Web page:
The #FreeTheNipple Movement Is Gaining Traction On IG

Big changes are coming.

The topic of gendered nudity has arisen again of late with two high-profile celebrities alluding to the misogynistic nature of imagery guidelines on social media. 

On Wednesday, Miley took to Instagram to share a photograph of herself with exposed nipples. 

“I’m getting more basic by the day,” Cyrus wrote in the caption below. The only thing the ‘new me’ loves more than a mirror selfie is a self timed one.”

“PS this is getting removed soon!” she wrote. “I’ve been warned by the gram gods!”

Cyrus’ post comes days after Amber Heard posted a topless photograph of Game of Thrones star Jason Momoa to condemn Instagram’s double standards regarding nudity guidelines between men and women.

The image Heard shared showed Momoa’s face and bare chest edited onto a photo of her that was removed by Instagram.

The original picture featured Heard wearing a black suit jacket with one of her breasts visible.

“In honour of IG’s rigorous and equitable Community Guidelines against showing the Female nipple...and since mine enjoyed the brief privilege that’s afforded to my male counterparts…I decided to pay homage by replacing it with a picture that DID meet IG’s strict nudity guidelines and such careful gender policies,” Heard wrote in the caption.

“See my stories to vote on which edit you prefer the most...and thank you IG, here’s to 2019!” she added.

#FreeTheNipple started in 2012 as a campaign highlighting the bias between male and female nudity, with men able to appear topless in public without judgement while it's considered sexually indecent for women to do the same.

Instagram is owned by Facebook but operates under its own nudity guidelines, which allow for photos of post-mastectomy scarring, women breastfeeding, and “nudity in photos of paintings and sculptures,” but prohibit “photos, videos, and some digitally-created content that show sexual intercourse, genitals, and close-ups of fully-nude buttocks” as well as “some photos of female nipples.”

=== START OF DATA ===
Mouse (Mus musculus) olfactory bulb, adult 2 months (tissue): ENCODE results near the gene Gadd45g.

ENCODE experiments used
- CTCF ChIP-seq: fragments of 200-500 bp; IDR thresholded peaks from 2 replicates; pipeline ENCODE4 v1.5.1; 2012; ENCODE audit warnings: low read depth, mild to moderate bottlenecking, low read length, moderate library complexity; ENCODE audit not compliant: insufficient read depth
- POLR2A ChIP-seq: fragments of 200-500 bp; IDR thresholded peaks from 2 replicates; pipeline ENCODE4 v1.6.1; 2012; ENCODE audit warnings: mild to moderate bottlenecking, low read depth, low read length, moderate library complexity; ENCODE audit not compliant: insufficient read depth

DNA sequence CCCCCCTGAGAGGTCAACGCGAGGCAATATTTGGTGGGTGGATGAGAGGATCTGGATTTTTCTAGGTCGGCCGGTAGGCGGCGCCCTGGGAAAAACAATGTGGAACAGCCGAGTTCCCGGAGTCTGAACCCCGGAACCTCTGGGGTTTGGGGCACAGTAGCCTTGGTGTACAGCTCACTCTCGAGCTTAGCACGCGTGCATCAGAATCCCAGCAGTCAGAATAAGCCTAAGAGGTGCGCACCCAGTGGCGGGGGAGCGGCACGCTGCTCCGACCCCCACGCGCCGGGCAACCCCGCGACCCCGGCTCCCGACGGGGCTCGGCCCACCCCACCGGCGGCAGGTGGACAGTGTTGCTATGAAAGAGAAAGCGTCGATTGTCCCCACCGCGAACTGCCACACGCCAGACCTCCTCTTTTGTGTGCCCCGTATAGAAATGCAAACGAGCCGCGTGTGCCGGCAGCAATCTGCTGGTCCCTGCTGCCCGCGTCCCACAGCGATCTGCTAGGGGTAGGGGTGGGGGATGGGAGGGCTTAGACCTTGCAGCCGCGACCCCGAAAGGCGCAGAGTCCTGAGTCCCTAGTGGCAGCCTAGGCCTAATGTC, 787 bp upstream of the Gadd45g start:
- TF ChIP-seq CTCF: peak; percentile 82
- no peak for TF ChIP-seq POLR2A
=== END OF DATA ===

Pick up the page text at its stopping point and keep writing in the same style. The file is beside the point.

However, it appears that these rules might be subject to change. 

A group of roughly 20 artists, curators, and activists were called into a private meeting at Instagram’s New York City HQ on Monday to discuss the platform’s nudity policies.

According to Dazed, Marilyn Minter and anti-censorship Joanne Leah were among those present. which All attendees were required to sign non-disclosure agreements on arrival.

Leah – who runs the website Artists Against Censorship – has also recently built a rapport with Facebook’s policy team by circulating a petition calling on them to reconsider its censorship of artworks containing nudity. 

She went on to have several video chats with the team prior to Monday’s discussion, which she insisted was the result of combined efforts from many artists and creatives.

“A lot of people expressed the need for it to happen so it was just time. I don’t think any one person should be taking credit,” she told online arts magazine Hyperallergic.

The social media network has not officially announced any policy changes but told Hyperallergic magazine in an email: “one of the most important pieces of our policy development process is speaking to external experts and stakeholders to ensure we have considered as many perspectives as possible. This meeting allowed us to do that, and we hope to have an ongoing dialogue”.

Main image by @hommegirls

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